This post is one of a series from participants in the Innovation in Digital Publishing in the Humanities session at the American Historical Association 2015 Annual Meeting in New York, co-presented by the Wellcome Trust and The New York Academy of Medicine’s Center for the History of Medicine and Public Health.
By Martin Eve, Lecturer in English Literature at the University of Lincoln and Open Library of Humanities
It is always impossible to single out the single biggest opportunity or challenge in any field. Benefits or difficulties depend upon who you are and how you look at them. For instance, for some large, existing publishers, the biggest challenge for innovation is how they can adapt their business models to allow free access to academic material, while still paying their staff. Conversely, for some publishers, this new potential publishing-as-service model makes it easier to predict the degree of income in advance. In other words: opportunity and challenge are not universal.
Speaking from my position, the biggest challenge that I perceive for innovation in digital publishing lies in the conservatism of the academy. The university is extremely stuck in its ways and uses publisher brands for its hiring, firing, tenure, and assessment mechanisms. In other words, rather than re-evaluating work when we hire someone, we say “who published it?” and use that as a shorthand. This creates markets for academic publishing in which a limited number of players hold a high level of power. It also means that academics who are dissatisfied with the current offerings from existing publishers often have nowhere else to turn if they are to play the games that will get them jobs and recognition.
In turn, this concentrates the ability and responsibility for innovation into the hands of an ever-decreasing number of publishers, who must balance any acts of innovation against their corporate interests. In other words, the fact that we have “effectively outsourced to journals and publishers the function of assessing academic quality,” as an executive editor for the humanities at Harvard University Press noted in agreement with a former editor of the British Medical Journal, makes innovation and improvement the responsibility of a market-driven publishing industry, rather than an aspect that researchers should consider part of their practice. The economic mess is then only intensified when we consider that learned societies often receive revenue from libraries through subscription revenue from commercial publishers.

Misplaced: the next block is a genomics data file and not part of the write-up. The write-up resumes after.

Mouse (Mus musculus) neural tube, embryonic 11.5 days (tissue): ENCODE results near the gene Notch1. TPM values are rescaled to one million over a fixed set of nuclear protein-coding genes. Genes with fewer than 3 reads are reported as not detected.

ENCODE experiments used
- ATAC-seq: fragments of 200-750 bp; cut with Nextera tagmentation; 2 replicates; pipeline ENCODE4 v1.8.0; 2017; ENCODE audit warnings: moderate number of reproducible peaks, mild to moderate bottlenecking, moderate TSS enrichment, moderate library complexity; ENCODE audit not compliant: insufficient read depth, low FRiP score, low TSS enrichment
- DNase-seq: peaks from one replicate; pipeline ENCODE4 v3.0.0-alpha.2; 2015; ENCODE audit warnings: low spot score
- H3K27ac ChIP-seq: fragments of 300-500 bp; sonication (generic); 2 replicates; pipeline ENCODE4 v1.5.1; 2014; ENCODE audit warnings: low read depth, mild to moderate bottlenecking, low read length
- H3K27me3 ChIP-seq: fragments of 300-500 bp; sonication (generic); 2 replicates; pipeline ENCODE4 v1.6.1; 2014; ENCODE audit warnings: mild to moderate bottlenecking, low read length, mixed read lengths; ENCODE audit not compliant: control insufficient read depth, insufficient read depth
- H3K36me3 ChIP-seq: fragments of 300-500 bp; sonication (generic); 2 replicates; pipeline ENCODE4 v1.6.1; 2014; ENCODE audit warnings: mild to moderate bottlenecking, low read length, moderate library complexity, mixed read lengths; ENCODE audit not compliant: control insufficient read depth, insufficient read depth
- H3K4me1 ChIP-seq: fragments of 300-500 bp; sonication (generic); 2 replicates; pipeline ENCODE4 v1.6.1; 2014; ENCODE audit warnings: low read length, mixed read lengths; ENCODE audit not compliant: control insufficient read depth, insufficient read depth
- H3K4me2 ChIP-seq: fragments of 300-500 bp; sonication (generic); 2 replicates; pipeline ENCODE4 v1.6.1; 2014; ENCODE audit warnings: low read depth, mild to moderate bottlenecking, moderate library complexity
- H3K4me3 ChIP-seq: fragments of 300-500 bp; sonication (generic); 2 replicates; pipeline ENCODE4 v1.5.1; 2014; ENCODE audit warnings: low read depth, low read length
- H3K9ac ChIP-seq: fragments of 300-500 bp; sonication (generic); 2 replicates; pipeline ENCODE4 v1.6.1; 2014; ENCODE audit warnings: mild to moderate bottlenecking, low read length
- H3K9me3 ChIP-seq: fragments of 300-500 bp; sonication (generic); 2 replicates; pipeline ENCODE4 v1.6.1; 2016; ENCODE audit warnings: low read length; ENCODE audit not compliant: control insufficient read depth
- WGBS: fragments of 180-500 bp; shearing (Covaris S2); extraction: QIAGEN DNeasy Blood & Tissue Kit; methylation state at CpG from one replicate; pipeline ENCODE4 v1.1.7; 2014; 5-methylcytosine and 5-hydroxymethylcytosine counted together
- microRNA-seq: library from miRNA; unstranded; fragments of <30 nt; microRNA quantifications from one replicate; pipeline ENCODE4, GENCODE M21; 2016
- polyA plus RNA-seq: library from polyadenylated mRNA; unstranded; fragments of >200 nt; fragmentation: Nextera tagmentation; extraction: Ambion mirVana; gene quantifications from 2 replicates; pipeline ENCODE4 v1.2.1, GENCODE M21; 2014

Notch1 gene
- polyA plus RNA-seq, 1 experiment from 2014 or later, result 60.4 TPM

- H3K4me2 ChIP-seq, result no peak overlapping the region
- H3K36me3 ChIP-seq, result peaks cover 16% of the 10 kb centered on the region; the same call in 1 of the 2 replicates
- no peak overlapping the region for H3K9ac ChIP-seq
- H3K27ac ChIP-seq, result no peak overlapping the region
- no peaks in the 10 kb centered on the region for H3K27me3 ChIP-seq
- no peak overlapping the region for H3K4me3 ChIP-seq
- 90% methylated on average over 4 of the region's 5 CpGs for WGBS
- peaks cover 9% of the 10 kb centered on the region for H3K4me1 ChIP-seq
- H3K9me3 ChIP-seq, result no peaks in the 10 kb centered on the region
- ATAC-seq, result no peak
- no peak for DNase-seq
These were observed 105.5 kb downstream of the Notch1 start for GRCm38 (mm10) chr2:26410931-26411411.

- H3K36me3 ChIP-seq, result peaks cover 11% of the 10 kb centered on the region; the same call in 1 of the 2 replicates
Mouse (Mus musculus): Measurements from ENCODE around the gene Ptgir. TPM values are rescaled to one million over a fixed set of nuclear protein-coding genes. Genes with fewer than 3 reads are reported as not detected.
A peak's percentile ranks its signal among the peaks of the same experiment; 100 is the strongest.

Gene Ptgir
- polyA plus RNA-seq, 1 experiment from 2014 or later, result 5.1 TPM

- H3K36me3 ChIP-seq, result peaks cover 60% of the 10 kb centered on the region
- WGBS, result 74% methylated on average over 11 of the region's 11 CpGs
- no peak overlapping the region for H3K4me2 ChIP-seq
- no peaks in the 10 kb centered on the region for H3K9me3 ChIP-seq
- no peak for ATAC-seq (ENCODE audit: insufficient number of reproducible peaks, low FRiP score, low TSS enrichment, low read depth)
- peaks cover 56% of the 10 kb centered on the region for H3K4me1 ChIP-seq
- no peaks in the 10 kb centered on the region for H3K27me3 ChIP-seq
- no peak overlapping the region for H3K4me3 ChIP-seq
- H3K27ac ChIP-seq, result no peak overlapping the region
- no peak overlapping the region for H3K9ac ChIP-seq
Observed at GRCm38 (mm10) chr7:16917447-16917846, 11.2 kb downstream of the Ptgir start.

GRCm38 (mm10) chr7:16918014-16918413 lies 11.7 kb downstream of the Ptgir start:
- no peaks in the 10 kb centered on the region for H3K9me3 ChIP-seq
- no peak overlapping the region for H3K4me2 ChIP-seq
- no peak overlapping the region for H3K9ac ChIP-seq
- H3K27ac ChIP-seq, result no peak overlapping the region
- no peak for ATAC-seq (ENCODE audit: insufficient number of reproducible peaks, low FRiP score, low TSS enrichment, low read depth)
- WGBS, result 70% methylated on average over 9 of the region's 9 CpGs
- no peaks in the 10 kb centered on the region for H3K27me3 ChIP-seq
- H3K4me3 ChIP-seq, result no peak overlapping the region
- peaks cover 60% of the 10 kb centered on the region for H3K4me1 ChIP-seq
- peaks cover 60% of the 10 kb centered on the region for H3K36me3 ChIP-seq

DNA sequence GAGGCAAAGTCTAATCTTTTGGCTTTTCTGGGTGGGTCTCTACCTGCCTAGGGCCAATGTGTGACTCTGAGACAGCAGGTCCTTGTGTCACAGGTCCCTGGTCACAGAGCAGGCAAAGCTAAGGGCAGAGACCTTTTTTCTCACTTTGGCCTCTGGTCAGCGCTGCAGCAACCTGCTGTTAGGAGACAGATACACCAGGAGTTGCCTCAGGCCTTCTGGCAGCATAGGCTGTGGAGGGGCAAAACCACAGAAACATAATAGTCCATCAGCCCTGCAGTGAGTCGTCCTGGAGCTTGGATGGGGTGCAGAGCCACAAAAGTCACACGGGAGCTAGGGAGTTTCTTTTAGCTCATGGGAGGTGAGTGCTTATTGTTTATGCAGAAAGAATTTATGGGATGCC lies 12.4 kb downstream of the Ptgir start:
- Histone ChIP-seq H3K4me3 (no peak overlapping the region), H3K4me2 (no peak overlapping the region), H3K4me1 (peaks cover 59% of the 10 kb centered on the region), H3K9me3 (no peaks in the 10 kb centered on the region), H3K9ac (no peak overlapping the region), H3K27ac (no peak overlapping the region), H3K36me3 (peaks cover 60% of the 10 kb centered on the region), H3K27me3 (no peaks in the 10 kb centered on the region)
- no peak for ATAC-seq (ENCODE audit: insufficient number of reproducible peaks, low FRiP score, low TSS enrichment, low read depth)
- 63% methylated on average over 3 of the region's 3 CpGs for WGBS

More optimistically, this links to my belief that the biggest opportunities for innovation are often the ones that we can’t see as individuals or companies working in isolation. This is one of the reasons why I have been a supporter of open licensing for academic research. We should allow others to exploit the potential in our work that we, ourselves, cannot perceive. A good example of this is eLife’s Lens viewer, which radically re-presents work in ways the original publisher never considered. Instead of surveying “what researchers want,” they built something that they thought would work and could operate on existing content. It’s brilliant. This ties in to the fact that when researchers are asked what innovation they need/want in publishing, they can be unimaginative in their responses for new technology. They know what has worked up until now and they don’t know what they don’t currently have that would improve those practices. Instead, when people are legally free to just “have a go,” good things can happen that would otherwise be impossible.
The end result of such experimentation, to my mind, is that the biggest opportunity for innovation in digital publishing could be a move towards a re-integration of society and the academy. In disseminating academic research freely and openly on the internet and by opening feedback channels to the wider public, it seems clear that the societal benefits of mass higher education, across all disciplines, will be more easily realized. By implementing novel economic strategies to fund widespread access to research, such a mission could be achieved. Longer-term, however, the challenge is to overcome the fear that simply reinforces what already exists within practice. Once economic challenges have been addressed, finding ways to let others experiment with work seems key so that instead of all working within echo chambers that amplify the present, we cooperatively experiment to find a better future.
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